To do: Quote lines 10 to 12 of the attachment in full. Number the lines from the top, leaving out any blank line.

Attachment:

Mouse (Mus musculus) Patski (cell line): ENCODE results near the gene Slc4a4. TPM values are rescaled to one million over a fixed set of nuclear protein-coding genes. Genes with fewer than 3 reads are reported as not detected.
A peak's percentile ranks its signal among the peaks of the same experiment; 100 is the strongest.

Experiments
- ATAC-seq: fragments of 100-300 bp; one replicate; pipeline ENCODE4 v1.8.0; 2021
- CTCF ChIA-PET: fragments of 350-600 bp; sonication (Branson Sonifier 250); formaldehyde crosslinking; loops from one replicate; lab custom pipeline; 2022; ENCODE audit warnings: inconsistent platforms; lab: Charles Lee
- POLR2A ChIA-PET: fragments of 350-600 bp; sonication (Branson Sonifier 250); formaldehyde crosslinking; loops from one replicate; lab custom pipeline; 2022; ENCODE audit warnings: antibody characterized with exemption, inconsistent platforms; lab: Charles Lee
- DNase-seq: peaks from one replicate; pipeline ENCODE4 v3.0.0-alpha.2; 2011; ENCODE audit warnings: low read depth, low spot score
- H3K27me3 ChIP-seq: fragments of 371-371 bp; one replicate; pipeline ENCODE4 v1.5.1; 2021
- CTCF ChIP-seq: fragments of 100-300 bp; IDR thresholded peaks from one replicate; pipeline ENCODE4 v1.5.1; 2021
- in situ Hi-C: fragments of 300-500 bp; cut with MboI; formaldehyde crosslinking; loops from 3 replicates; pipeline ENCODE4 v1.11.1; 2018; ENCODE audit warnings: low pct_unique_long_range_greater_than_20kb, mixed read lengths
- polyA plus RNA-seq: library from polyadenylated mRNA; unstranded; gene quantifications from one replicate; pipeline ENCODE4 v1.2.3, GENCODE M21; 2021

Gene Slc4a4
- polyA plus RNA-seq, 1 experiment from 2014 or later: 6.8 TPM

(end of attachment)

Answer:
- in situ Hi-C: fragments of 300-500 bp; cut with MboI; formaldehyde crosslinking; loops from 3 replicates; pipeline ENCODE4 v1.11.1; 2018; ENCODE audit warnings: low pct_unique_long_range_greater_than_20kb, mixed read lengths
- polyA plus RNA-seq: library from polyadenylated mRNA; unstranded; gene quantifications from one replicate; pipeline ENCODE4 v1.2.3, GENCODE M21; 2021

Gene Slc4a4